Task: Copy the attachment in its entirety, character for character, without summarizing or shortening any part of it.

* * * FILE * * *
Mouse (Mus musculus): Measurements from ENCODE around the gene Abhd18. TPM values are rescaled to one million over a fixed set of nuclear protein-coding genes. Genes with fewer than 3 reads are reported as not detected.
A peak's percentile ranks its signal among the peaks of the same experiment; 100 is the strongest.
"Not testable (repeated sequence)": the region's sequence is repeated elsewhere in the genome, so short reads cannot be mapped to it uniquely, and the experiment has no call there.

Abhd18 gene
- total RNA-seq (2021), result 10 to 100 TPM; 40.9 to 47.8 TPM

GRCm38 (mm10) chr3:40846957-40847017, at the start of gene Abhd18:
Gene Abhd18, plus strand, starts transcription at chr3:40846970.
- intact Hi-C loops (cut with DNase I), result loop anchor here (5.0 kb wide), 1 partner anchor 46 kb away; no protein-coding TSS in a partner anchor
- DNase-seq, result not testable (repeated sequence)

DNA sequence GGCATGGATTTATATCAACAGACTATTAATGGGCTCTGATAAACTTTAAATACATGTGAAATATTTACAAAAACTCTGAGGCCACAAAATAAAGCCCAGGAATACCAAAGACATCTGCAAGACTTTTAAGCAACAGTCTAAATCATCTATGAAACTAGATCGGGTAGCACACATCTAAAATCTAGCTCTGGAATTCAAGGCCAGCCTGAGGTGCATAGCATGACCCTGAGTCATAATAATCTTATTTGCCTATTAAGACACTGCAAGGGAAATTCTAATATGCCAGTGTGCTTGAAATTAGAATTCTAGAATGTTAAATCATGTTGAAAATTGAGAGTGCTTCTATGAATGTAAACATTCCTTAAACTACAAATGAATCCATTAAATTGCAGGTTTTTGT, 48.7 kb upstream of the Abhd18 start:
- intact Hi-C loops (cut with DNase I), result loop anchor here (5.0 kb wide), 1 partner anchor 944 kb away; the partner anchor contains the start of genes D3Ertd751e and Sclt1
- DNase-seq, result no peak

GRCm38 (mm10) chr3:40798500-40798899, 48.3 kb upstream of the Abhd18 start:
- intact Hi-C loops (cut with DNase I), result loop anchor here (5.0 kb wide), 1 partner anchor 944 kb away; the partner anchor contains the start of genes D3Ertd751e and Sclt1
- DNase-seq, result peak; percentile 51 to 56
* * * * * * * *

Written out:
Mouse (Mus musculus): Measurements from ENCODE around the gene Abhd18. TPM values are rescaled to one million over a fixed set of nuclear protein-coding genes. Genes with fewer than 3 reads are reported as not detected.
A peak's percentile ranks its signal among the peaks of the same experiment; 100 is the strongest.
"Not testable (repeated sequence)": the region's sequence is repeated elsewhere in the genome, so short reads cannot be mapped to it uniquely, and the experiment has no call there.

Abhd18 gene
- total RNA-seq (2021), result 10 to 100 TPM; 40.9 to 47.8 TPM

GRCm38 (mm10) chr3:40846957-40847017, at the start of gene Abhd18:
Gene Abhd18, plus strand, starts transcription at chr3:40846970.
- intact Hi-C loops (cut with DNase I), result loop anchor here (5.0 kb wide), 1 partner anchor 46 kb away; no protein-coding TSS in a partner anchor
- DNase-seq, result not testable (repeated sequence)

DNA sequence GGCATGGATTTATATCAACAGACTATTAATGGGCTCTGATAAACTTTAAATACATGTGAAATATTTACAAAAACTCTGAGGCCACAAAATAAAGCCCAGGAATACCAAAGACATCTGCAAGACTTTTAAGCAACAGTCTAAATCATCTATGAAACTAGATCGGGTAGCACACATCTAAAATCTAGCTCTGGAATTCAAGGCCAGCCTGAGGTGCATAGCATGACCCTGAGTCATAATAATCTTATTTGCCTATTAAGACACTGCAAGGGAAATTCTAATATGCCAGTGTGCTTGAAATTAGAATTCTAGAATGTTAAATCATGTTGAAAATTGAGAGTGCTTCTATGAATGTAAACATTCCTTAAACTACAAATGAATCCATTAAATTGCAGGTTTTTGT, 48.7 kb upstream of the Abhd18 start:
- intact Hi-C loops (cut with DNase I), result loop anchor here (5.0 kb wide), 1 partner anchor 944 kb away; the partner anchor contains the start of genes D3Ertd751e and Sclt1
- DNase-seq, result no peak

GRCm38 (mm10) chr3:40798500-40798899, 48.3 kb upstream of the Abhd18 start:
- intact Hi-C loops (cut with DNase I), result loop anchor here (5.0 kb wide), 1 partner anchor 944 kb away; the partner anchor contains the start of genes D3Ertd751e and Sclt1
- DNase-seq, result peak; percentile 51 to 56